I would highly recommend this volume for those working beyond off the shelf web tools and desiring to harnessing the new abilities present in CSS3.

                  (3 of 4 customers found this review helpful)

                   
                  4.0

                  CSS3 rules explained

                  By Michal Konrad Owsiak

                  from Poland

                  About Me Designer, Developer

                  Verified Reviewer

                  Pros

                  • Accurate
                  • Concise
                  • Helpful examples

                  Cons

                  • Difficult to understand

                  Best Uses

                  • Expert
                  • Intermediate

                  Comments about No Starch Press The Book of CSS3:

                  Peter is perfectly right with his introduction to the book – "Let me tell you a little about who I think you are: You're a web professional who's been hand-coding HTML and CSS (…)". This sentence, probably, describes most of the home grown HTML developers around the world. If you are working with CSS and you want to know what to expect when it comes to CSS3 this book sound to be quite useful. Peter goes over the features of CSS3 while at the same time presenting them in a structured way. He discuses particular rule, shows examples of the usage, and, at the end of each chapter, summarizes their support within most commonly used web engines: WebKit, Firefox, Opera, and IE. You will find this list again within appendix – this way you can easily check whether particular feature is missing or not within given Web browser.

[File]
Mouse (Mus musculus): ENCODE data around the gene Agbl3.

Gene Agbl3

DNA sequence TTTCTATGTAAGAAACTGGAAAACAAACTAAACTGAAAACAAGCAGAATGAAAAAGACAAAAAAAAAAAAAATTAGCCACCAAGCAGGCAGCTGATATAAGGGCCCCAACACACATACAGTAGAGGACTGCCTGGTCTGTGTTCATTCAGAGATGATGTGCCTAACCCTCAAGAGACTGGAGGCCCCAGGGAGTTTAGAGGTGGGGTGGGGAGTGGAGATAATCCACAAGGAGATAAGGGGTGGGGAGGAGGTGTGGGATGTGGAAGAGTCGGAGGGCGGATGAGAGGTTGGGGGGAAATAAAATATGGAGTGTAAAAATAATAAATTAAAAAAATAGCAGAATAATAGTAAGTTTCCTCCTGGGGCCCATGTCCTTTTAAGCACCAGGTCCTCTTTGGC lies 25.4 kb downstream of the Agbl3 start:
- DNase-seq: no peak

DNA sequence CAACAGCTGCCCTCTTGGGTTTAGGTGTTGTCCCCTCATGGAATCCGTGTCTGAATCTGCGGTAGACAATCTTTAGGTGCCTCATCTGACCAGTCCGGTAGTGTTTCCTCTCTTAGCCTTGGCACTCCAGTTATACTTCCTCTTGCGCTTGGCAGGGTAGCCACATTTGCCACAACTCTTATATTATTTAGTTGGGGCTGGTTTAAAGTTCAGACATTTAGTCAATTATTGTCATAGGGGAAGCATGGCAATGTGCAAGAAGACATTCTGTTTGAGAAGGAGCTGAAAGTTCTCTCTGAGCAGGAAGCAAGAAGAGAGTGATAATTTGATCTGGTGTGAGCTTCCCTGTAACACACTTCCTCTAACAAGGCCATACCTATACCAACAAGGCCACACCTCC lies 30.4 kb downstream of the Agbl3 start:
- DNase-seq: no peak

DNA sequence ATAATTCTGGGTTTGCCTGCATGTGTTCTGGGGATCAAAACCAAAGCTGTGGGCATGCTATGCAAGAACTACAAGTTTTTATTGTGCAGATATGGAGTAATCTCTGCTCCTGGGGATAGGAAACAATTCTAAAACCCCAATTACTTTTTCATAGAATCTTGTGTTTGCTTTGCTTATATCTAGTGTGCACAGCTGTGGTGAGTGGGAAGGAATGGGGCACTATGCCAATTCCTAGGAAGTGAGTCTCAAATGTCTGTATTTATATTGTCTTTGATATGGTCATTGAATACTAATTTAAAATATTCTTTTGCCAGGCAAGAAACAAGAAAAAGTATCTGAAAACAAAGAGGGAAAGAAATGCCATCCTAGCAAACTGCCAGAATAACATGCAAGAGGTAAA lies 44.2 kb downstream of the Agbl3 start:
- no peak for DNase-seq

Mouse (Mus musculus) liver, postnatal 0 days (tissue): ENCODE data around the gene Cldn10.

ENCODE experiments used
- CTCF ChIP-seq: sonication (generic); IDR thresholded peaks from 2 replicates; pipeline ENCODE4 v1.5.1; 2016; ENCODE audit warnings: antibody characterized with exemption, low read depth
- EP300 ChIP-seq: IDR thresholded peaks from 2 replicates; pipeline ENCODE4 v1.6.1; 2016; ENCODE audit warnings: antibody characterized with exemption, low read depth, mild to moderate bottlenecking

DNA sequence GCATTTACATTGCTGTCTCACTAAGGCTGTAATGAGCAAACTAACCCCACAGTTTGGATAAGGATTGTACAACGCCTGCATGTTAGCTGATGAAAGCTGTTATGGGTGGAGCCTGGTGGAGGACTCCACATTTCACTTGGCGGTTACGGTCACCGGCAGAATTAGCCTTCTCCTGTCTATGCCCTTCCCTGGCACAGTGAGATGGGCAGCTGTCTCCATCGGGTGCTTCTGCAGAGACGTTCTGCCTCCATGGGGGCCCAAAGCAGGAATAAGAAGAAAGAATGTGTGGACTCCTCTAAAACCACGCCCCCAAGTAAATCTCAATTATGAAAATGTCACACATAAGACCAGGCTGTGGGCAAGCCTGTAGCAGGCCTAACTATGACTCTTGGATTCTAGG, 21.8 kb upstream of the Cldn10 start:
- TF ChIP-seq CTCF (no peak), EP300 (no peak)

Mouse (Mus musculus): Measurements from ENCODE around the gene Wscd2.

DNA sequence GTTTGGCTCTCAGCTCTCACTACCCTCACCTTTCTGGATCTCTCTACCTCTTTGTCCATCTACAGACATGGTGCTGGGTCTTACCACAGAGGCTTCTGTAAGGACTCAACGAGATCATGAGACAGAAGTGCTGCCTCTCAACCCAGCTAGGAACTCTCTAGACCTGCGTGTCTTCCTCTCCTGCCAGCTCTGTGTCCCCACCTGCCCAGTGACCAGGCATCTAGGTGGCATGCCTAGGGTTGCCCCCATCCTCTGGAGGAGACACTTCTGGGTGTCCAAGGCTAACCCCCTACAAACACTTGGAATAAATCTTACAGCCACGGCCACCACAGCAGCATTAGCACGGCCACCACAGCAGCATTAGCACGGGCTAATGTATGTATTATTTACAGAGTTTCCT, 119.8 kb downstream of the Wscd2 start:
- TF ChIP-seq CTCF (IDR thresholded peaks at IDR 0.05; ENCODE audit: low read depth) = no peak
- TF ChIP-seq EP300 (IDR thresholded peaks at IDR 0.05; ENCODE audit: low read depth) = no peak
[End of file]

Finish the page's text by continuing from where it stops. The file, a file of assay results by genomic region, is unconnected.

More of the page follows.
When it comes to the content, it turned out that I am really a casual user of CSS. There are many rules that I was not aware of. This way, I was able to learn new stuff. On the other hand, I think that material is quite demanding for the reader. As Peter states at the beginning of the book: "The Book of CSS3 helps you leverage the excellent knowledge you have of CSS2.1 in order to make learning CSS3 easier. I won't explain the fundamentals of CSS". This is true indeed. You have to have the knowledge of basics in order to benefit from the book. I suggest getting some other position that will teach you CSS from the scratch before targeting this one. What I can definitely say about the book is it's style. It suits me. Peter simply focuses on the matter itself. However, keep it mind that book is not for a beginners.